Dismiss Notice
Join Physics Forums Today!
The friendliest, high quality science and math community on the planet! Everyone who loves science is here!

Electromagnetic Spectrum

  1. Dec 6, 2008 #1
    The question is
    Suppose we are irradiating a sample of a low pressure gas and some of the radiation is absorbed. Some books say we will obtain a discontinuous spectrum!
    But if we are irradiating a sample of a low pressure gas we will have absorption and emission at the same time and the spectrum must be continuous; statistically some atoms are absorbing and others are emitting!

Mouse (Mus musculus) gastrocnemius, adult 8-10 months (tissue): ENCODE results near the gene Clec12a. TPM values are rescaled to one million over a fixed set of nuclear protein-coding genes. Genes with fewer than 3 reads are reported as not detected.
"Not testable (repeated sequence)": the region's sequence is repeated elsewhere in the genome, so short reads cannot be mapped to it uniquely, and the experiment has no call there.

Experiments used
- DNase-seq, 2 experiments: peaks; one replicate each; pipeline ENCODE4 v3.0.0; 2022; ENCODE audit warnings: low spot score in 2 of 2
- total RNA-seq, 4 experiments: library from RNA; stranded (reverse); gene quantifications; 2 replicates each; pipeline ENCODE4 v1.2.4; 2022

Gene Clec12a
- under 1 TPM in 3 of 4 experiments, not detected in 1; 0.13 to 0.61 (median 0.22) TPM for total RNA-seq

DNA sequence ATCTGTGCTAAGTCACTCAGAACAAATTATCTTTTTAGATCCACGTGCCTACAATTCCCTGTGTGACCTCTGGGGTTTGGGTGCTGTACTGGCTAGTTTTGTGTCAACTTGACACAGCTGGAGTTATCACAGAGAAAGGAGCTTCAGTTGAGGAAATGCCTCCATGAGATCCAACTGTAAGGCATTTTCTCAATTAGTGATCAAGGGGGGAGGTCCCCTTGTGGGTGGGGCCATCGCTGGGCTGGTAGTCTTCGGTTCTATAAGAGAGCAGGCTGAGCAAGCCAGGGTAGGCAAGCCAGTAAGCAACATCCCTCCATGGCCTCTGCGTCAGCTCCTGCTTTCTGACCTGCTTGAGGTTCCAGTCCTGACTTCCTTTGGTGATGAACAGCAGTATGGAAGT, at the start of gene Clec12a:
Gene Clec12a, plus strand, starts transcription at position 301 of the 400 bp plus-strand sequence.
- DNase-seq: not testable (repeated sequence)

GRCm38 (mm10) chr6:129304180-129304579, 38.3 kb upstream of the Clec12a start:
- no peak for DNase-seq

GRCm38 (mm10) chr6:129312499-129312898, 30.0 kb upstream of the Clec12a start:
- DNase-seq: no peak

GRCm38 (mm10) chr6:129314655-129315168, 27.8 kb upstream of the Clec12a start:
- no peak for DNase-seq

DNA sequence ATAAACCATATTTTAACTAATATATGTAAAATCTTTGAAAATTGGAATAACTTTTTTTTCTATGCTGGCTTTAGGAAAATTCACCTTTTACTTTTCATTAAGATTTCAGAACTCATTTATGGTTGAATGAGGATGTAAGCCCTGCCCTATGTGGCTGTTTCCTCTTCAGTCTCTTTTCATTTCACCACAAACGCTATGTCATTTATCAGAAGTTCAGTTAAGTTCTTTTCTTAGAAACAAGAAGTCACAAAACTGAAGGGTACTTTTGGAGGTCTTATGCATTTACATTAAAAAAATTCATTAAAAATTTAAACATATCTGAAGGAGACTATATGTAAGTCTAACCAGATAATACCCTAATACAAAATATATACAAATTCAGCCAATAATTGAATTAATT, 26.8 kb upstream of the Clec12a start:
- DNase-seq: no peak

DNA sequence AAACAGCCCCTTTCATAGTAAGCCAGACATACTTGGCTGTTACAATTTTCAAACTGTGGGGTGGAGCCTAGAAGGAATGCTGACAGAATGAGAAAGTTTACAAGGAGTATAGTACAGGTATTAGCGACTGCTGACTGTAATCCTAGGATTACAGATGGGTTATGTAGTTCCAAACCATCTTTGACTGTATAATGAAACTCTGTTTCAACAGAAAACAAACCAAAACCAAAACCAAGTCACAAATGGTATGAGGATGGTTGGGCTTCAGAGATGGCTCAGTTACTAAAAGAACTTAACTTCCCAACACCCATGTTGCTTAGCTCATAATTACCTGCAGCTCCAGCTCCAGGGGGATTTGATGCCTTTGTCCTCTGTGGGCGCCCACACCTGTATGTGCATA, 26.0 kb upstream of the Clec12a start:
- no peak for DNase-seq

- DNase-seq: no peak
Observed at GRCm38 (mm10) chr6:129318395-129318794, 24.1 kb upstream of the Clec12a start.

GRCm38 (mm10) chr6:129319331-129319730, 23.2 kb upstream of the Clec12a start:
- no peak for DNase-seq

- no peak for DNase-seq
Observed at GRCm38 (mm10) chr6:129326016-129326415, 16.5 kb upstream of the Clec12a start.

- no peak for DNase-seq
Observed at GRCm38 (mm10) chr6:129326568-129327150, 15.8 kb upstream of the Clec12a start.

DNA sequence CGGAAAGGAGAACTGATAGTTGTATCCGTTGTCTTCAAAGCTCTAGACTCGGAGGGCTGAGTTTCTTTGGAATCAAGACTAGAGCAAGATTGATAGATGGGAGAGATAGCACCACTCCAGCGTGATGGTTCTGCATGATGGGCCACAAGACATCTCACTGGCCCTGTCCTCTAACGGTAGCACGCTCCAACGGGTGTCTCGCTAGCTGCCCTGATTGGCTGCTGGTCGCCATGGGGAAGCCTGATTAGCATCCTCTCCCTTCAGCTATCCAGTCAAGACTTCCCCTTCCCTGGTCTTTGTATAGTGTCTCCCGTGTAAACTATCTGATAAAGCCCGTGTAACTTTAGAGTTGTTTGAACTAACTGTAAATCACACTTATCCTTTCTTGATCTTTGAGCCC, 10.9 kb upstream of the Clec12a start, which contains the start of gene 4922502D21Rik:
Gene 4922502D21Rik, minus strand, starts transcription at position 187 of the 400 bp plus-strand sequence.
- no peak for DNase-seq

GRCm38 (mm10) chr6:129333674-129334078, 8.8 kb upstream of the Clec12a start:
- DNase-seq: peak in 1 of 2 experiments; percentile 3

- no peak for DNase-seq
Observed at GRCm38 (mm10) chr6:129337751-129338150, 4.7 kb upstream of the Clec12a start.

Thanks in advance for your interest and help.
  2. jcsd
  3. Dec 6, 2008 #2
    A photon is emitted from an excited gas molecule in a random direction when it relaxes back to its ground state. So if you are illuminating the gas with light in a narrow particular direction and you are observing the spectrum directly opposite the direction of the illuminating light on the other side of the sample then an absorption spectrum appears, because the probability of the photon being emitted in *exactly the same direction* as that of the incident light every single time an emission takes place is low.
Share this great discussion with others via Reddit, Google+, Twitter, or Facebook